An examination of thousands of websites across a dozen industries has found a major reduction in the number of serious vulnerabilities exposing the properties to hackers.
The average number of serious vulnerabilities found in 2011 on the 7,000 websites monitored by WhiteHat Security fell 66 percent to 79 from 230 in 2010, according to the vendor's annual report, released Wednesday.
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The decline in security flaws has been falling steadily since 2007, when the number was 1,111.
The falling rate shows website managers are more focused on plugging holes. "Awareness is building and people are getting better in the fixing [of vulnerabilities]," Jeremiah Grossman, founder and chief technology officer of WhiteHat, said. "Web security is definitely getting more important, because the bad guys are showing that they're perfectly capable and willing to hack Web sites that aren't do the best that the can."
Hackers are increasingly launching targeted attacks against weak websites, as opposed to automated attacks against tens of thousands of sites at once. The rising danger of a targeted attack is making companies more vigilant, Grossman said.
High-profile hacks against large corporations like AT&T, Sony, and Citigroup have also hammered home the need for better site security. In addition, vendors are supplying chief security officers with better technology for finding vulnerabilities.
"There's been this growing awareness of website vulnerabilities and tools for detecting them that has raised the awareness of what can and should be done to secure websites," Scott Crawford, managing research director of Enterprise Management Associates, said. "That's been the rising tide that has lifted all boats in terms of this general increase knowledge of common Web site exposures."
The study, which examined the sites of 500 organizations ranging from nonprofits to Fortune 500 companies, found that the time it took to fix flaws on sites fell to an average of 38 days last year, from 116 days in 2010.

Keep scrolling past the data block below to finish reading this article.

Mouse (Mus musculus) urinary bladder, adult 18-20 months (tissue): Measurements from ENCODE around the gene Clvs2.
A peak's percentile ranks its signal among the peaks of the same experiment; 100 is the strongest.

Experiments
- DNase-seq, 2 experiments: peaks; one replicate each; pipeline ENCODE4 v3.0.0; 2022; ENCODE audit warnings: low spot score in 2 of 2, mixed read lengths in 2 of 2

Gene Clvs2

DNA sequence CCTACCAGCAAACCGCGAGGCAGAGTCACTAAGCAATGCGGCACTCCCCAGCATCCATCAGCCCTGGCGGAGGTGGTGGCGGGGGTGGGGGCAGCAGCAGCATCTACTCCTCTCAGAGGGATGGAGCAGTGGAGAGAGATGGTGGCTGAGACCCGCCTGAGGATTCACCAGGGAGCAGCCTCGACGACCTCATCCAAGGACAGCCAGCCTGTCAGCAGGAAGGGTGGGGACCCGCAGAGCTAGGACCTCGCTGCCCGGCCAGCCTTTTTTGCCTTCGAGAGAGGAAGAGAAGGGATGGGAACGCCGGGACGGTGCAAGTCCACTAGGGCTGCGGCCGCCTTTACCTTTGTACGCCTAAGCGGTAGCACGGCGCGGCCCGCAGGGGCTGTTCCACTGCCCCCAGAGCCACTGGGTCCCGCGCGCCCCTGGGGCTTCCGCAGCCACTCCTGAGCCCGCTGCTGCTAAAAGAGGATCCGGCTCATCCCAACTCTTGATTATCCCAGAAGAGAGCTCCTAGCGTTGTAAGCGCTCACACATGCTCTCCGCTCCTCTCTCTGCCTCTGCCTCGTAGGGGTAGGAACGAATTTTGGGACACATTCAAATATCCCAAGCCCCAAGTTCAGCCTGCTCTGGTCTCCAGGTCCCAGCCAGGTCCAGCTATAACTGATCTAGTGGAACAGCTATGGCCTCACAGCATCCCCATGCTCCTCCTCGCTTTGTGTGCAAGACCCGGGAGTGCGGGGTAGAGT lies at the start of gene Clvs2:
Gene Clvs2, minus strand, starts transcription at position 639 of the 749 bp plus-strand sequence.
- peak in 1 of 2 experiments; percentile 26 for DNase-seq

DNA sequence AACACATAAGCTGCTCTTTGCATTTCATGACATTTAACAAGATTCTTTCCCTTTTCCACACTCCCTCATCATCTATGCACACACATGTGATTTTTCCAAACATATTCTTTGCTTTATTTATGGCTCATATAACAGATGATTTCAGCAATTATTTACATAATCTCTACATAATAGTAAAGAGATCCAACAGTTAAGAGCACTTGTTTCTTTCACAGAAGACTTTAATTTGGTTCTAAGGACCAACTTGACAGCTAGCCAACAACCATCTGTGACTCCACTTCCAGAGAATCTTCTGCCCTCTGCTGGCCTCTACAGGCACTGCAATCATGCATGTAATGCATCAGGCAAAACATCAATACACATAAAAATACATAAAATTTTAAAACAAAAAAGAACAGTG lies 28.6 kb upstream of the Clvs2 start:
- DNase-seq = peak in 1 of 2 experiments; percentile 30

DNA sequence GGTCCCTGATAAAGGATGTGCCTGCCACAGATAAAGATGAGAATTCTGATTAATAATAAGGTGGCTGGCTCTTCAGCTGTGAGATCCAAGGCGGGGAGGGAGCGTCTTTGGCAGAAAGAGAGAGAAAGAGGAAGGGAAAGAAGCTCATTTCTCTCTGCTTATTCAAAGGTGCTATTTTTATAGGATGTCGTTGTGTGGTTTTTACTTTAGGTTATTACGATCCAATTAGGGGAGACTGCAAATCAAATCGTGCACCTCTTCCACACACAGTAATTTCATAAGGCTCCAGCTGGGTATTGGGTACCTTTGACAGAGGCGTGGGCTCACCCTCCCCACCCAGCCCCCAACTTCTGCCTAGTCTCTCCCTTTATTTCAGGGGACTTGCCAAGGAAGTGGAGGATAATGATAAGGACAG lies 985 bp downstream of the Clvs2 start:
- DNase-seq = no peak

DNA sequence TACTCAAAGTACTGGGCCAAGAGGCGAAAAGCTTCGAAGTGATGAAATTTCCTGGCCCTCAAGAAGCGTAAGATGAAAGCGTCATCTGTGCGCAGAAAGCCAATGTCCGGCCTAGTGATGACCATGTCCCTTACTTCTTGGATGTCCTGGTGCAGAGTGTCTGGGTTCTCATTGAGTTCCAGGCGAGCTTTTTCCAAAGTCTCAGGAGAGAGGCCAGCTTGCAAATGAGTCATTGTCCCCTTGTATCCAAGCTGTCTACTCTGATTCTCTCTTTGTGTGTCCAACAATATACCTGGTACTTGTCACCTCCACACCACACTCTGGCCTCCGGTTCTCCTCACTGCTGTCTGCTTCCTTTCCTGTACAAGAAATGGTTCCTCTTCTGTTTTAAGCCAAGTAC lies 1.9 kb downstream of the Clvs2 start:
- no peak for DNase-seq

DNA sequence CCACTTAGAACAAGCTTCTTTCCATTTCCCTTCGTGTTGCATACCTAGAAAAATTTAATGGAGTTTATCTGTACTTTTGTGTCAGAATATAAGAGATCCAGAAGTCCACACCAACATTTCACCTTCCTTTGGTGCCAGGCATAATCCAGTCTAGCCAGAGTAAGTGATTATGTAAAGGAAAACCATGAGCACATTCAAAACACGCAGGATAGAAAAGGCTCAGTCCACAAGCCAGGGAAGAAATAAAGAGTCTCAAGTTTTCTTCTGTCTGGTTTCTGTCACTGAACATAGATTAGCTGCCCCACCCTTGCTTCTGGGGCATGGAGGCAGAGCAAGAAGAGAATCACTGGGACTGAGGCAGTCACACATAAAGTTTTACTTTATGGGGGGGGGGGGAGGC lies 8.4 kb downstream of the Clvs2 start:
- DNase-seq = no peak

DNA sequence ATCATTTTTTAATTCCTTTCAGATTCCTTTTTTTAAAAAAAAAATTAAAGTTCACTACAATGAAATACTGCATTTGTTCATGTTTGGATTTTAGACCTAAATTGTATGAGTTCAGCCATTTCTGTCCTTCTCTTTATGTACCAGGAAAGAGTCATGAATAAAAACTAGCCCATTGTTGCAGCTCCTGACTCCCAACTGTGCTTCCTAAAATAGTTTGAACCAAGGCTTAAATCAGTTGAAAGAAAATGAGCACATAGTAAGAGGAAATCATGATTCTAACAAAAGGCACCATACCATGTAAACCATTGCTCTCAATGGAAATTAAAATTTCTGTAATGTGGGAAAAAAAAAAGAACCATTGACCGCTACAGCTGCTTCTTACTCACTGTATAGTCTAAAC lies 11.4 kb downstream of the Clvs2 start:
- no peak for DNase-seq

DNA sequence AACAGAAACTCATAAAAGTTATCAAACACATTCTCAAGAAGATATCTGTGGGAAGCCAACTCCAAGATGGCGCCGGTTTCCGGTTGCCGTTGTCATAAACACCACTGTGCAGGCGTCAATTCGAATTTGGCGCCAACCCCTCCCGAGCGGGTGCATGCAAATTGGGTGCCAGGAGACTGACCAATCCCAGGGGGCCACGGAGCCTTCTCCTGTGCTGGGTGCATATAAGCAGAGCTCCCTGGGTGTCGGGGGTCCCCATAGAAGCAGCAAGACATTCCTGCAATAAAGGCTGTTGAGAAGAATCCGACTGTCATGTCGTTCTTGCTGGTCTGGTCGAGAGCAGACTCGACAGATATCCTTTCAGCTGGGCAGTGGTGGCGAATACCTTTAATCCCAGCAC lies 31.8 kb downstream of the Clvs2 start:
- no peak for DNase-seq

The industries that fixed flaws the fastest were energy, four days; manufacturing, 17 days; and retail, 27 days. The slowest industries were nonprofits, 94 days; financial services, 80 days; and telecommunications, 50 days. Banking sites had the fewest number of days (185) in which they were exposed to at least one serious vulnerability, while nonprofit sites were exposed the most (320 days).
Overall, retail sites continued to have the most security issues, with an average of 121 vulnerabilities identified per site in 2011.
WhiteHat found that the higher the severity of the vulnerability, the more likely it would be reopened in the future. The company rated serious vulnerabilities as high, critical and urgent, and found that the percentages reopened after a fix were 23 percent, 22 percent and 15 percent, respectively.
There are many reasons why such mistakes are made, Grossman said. For example, patches sometimes get overwritten with software updates or a software configuration change can damage a fix. "This is a very complicated and murky area," he said.